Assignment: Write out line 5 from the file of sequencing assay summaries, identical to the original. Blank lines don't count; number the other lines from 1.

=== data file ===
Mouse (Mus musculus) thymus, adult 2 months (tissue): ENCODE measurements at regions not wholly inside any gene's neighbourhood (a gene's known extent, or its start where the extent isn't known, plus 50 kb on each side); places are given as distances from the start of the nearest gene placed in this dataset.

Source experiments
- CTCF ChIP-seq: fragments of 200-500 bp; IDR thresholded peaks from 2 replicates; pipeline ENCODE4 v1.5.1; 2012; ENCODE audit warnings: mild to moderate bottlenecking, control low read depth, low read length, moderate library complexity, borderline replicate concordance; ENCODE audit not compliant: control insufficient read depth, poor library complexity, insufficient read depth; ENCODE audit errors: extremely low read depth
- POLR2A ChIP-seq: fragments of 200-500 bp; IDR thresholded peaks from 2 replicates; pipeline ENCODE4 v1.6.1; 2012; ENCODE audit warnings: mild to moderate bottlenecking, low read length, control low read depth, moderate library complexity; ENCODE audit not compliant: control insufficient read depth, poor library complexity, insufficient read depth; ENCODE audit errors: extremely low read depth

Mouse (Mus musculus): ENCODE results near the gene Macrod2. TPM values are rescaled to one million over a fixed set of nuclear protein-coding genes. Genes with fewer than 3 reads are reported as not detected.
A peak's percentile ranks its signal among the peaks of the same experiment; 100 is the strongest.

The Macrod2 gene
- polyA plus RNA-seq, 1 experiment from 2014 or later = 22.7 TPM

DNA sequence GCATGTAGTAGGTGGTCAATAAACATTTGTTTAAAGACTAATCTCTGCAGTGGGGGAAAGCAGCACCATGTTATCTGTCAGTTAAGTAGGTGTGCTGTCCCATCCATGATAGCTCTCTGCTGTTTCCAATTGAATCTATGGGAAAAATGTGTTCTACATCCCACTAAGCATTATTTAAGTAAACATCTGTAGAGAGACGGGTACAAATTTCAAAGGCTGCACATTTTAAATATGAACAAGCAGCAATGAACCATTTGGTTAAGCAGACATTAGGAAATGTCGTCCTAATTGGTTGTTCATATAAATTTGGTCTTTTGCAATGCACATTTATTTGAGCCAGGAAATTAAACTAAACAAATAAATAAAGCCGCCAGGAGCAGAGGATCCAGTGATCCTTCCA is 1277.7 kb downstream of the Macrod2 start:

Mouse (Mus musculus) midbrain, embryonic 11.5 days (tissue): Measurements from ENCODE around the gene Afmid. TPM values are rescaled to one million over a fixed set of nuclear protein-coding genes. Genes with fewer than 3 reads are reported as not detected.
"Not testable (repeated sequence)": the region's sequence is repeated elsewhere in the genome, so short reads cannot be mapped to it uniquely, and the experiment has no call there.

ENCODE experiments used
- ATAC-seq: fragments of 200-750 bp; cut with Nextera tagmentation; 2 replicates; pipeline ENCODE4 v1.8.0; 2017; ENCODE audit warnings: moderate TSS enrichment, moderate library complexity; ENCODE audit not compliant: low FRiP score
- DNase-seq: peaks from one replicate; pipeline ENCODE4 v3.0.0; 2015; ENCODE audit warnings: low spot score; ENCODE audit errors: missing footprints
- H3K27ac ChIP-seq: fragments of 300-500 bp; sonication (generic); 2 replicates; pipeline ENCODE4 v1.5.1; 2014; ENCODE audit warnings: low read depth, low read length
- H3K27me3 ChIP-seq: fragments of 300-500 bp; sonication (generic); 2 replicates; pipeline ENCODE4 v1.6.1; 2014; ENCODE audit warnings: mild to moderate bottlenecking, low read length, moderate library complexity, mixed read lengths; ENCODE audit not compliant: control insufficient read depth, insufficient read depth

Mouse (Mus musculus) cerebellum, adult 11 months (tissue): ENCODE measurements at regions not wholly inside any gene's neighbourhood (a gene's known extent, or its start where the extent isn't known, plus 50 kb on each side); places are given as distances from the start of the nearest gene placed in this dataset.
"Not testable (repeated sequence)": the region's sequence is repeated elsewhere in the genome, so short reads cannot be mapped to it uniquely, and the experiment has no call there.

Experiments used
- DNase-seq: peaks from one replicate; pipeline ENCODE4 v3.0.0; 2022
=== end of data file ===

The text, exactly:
Mouse (Mus musculus): ENCODE results near the gene Macrod2. TPM values are rescaled to one million over a fixed set of nuclear protein-coding genes. Genes with fewer than 3 reads are reported as not detected.